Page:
The crowds’ delighted responses overwhelmed Sleeper, who soon decided they needed to return properly. “Loud and energetic music is what’s always driven me,” says Louise, now 52. “One of the thrills of standing onstage with the band is when it’s so fricking loud. That rush is addictive, and it hasn’t changed just because we’re older.” That informed The Modern Age, Sleeper’s most consistent and consistently energetic record. “It was born of frustration, anger and a bit of darkness in what I was going through.
“I love loud music, and I didn’t want our return to have any cosy feeling to it. I certainly wasn’t feeling cosy.” The first song to emerge was Blue Like You, a fantastic whirlwind about social media addiction. “A lot of the record was chucking out songs,” laughs Andy, 48. “That was painful for me, as I’d put loads of clever ideas into a song only for Louise to go: ‘Yeah, but it’s not as good as Blue Like You’. It’s been so great working with Louise like this again. She’s such a hard arse about the standard of our songs.”
It was a process that reminded Wener why she’d fallen in love with being in a band. She’s refreshingly honest that, before the reality of the music industry was revealed, she’d primarily wanted to be famous. “I’d thought that, if I got to be famous, it would cure everything,” she admits. “And then I didn’t like being famous very much. I thought the music industry would be an incredible, liberal environment, when it felt conservative and alienating.”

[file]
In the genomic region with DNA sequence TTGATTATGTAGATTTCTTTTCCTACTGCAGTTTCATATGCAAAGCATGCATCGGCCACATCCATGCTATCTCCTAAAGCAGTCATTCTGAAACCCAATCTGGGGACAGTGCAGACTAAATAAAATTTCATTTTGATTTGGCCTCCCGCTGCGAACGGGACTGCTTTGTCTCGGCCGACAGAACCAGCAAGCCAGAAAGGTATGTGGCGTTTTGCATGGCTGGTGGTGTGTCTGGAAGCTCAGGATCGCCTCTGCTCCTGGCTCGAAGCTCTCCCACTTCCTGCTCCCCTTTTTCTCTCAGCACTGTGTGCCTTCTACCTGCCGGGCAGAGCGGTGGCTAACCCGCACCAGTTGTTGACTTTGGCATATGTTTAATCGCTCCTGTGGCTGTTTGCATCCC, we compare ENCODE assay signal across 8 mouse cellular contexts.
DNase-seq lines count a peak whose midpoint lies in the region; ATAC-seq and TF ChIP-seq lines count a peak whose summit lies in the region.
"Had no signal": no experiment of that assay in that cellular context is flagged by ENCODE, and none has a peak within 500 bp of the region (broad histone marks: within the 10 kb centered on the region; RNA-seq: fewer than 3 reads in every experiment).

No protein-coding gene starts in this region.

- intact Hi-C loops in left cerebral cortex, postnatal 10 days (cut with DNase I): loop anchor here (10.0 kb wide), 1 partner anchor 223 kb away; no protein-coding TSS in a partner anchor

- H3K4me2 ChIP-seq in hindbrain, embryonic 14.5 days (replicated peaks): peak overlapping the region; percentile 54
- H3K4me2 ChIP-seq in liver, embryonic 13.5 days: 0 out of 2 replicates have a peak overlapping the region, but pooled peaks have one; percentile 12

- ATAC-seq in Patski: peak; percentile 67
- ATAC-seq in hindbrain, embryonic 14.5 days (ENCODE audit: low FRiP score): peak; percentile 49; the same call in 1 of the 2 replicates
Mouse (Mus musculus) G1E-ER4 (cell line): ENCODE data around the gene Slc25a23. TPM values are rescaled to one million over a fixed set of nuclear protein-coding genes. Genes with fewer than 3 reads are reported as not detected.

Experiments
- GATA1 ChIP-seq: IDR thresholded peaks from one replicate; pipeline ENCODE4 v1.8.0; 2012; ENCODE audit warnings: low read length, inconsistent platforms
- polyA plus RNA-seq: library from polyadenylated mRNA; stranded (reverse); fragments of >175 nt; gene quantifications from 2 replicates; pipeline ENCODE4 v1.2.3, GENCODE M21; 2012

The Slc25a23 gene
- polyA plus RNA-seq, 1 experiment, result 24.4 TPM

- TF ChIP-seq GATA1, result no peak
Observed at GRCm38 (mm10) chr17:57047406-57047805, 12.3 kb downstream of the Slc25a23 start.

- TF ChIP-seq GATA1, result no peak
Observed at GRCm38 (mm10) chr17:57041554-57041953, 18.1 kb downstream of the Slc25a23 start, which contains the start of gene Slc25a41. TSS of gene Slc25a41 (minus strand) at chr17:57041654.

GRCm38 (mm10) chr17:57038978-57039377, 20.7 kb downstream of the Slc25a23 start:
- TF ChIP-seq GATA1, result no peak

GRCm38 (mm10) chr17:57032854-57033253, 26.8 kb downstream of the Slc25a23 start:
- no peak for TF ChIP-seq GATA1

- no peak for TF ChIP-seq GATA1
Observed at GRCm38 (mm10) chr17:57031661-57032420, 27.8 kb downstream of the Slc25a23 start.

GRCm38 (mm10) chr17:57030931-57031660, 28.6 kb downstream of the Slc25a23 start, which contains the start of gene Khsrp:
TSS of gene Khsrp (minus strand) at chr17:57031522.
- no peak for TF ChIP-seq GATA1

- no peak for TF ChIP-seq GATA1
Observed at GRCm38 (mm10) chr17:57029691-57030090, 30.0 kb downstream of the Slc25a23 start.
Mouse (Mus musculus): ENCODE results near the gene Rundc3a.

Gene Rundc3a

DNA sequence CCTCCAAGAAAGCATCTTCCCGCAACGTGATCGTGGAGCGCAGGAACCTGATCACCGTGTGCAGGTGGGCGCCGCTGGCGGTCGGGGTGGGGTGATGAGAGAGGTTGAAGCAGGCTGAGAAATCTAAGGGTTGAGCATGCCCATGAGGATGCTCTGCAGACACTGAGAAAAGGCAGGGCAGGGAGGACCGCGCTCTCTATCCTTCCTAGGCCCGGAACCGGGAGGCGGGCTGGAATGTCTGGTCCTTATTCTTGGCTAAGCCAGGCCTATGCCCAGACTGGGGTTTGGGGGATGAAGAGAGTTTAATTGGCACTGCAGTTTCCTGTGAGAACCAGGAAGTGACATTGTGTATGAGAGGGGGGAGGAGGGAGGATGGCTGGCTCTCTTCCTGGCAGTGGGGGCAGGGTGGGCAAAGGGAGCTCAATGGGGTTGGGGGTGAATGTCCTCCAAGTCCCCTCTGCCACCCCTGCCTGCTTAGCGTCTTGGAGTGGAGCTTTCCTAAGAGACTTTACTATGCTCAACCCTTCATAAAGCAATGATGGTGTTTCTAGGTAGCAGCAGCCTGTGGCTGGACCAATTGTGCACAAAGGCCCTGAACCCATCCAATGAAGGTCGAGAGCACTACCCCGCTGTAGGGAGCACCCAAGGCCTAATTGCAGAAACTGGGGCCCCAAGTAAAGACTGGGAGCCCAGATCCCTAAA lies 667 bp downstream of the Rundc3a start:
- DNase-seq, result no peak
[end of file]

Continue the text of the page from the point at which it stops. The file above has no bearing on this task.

It didn’t help that Sleeper were signed to Indolent, a BMG subsidiary who frustrated the band at every turn. When fourth single Inbetweener was Sleeper’s first hit in 1995, it stalled at No.16 because Indolent’s marketing manager went on holiday and the label were so surprised by its success that they weren’t able to press enough copies. “Sleeper were an experiment for Indolent, and they didn’t run the experiment very well,” notes Louise wryly. “All we could do was write songs we loved, but 20 other people had to do their jobs right for things to work.
Most of the time,  they didn’t.” She soon tired of being a go-to quote machine. “It’d be disingenuous if I tried to say I didn’t know I was good at interviews and that I knew that had a currency,” she says. “But we were caught in the crossfire of knowing all that, while at the same time knowing how any humour would look bad at print. Interviews with musicians these days are so often incredibly careful. Back then, we’d just go to pubs, get drunk, chat about all sorts and only afterwards think, ‘God, that’s going to sound bad’. I thought being on magazine covers would be brilliant, and writing songs to get there would be the hard work. The opposite was true.”
Instead, the highs of 90s Sleeper were from the musical side: “Being on a tourbus in America and waking up to find yourself in Texas.” Wener recalls writing Sale Of The Century with MacLure and celebrating by walking on Hampstead Heath as the sun was coming up. “I thought, ‘We’ve written this amazing song together’,” she enthuses. “Moments like that are the things I’ve kept with me.”